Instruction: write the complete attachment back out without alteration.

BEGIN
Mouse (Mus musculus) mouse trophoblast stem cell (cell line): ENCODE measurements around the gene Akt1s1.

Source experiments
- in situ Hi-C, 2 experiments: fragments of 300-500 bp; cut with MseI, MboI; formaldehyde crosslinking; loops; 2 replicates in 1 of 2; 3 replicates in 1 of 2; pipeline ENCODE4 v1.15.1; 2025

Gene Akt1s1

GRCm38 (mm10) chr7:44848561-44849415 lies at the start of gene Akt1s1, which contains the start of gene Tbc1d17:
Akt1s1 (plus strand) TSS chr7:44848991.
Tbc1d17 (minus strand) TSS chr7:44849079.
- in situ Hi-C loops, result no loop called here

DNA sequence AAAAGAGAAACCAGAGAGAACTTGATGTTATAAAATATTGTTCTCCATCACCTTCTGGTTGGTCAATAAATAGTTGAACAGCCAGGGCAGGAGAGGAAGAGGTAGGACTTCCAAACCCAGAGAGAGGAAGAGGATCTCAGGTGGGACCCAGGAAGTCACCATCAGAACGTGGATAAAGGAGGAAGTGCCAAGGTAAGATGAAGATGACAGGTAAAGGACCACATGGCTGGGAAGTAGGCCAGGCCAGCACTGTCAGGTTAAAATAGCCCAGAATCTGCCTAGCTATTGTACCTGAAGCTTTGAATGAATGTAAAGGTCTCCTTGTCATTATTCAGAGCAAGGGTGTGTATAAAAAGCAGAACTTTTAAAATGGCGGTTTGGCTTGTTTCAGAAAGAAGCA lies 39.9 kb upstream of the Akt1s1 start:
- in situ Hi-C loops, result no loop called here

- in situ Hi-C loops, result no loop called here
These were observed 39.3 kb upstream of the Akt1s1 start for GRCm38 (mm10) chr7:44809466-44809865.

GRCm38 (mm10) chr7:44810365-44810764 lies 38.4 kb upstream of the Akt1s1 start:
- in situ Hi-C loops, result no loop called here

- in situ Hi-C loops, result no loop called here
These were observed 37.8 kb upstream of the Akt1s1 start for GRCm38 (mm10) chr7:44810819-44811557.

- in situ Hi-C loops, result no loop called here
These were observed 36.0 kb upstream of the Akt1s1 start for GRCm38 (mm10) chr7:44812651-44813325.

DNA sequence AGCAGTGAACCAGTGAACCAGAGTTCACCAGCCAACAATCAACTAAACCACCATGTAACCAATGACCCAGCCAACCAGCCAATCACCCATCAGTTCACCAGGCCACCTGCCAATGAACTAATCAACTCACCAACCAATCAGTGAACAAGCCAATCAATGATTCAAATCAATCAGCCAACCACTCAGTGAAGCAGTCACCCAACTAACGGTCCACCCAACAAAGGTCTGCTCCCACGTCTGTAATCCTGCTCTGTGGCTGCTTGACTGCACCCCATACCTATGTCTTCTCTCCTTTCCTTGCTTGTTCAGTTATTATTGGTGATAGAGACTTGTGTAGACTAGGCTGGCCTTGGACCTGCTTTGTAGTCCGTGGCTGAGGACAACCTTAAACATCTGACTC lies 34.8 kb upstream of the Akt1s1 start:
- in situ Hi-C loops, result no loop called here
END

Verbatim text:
Mouse (Mus musculus) mouse trophoblast stem cell (cell line): ENCODE measurements around the gene Akt1s1.

Source experiments
- in situ Hi-C, 2 experiments: fragments of 300-500 bp; cut with MseI, MboI; formaldehyde crosslinking; loops; 2 replicates in 1 of 2; 3 replicates in 1 of 2; pipeline ENCODE4 v1.15.1; 2025

Gene Akt1s1

GRCm38 (mm10) chr7:44848561-44849415 lies at the start of gene Akt1s1, which contains the start of gene Tbc1d17:
Akt1s1 (plus strand) TSS chr7:44848991.
Tbc1d17 (minus strand) TSS chr7:44849079.
- in situ Hi-C loops, result no loop called here

DNA sequence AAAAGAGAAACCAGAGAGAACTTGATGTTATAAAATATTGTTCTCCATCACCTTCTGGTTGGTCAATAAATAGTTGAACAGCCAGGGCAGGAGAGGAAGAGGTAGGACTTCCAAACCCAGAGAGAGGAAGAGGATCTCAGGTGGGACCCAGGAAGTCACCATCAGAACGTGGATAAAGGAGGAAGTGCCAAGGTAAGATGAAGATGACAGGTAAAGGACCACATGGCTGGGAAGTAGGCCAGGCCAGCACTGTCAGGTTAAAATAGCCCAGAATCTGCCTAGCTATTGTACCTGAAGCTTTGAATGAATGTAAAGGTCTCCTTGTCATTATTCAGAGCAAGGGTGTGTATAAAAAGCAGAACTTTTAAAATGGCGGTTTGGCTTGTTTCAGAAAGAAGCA lies 39.9 kb upstream of the Akt1s1 start:
- in situ Hi-C loops, result no loop called here

- in situ Hi-C loops, result no loop called here
These were observed 39.3 kb upstream of the Akt1s1 start for GRCm38 (mm10) chr7:44809466-44809865.

GRCm38 (mm10) chr7:44810365-44810764 lies 38.4 kb upstream of the Akt1s1 start:
- in situ Hi-C loops, result no loop called here

- in situ Hi-C loops, result no loop called here
These were observed 37.8 kb upstream of the Akt1s1 start for GRCm38 (mm10) chr7:44810819-44811557.

- in situ Hi-C loops, result no loop called here
These were observed 36.0 kb upstream of the Akt1s1 start for GRCm38 (mm10) chr7:44812651-44813325.

DNA sequence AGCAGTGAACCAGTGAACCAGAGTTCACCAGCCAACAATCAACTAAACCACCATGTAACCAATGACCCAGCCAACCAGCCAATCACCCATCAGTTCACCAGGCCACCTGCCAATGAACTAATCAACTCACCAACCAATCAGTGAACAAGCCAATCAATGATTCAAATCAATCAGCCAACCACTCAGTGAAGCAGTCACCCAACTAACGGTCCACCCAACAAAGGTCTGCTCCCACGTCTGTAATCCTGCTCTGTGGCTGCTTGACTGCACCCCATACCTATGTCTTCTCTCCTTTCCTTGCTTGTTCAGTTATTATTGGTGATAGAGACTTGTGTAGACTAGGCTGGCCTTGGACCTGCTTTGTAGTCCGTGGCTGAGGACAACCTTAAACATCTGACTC lies 34.8 kb upstream of the Akt1s1 start:
- in situ Hi-C loops, result no loop called here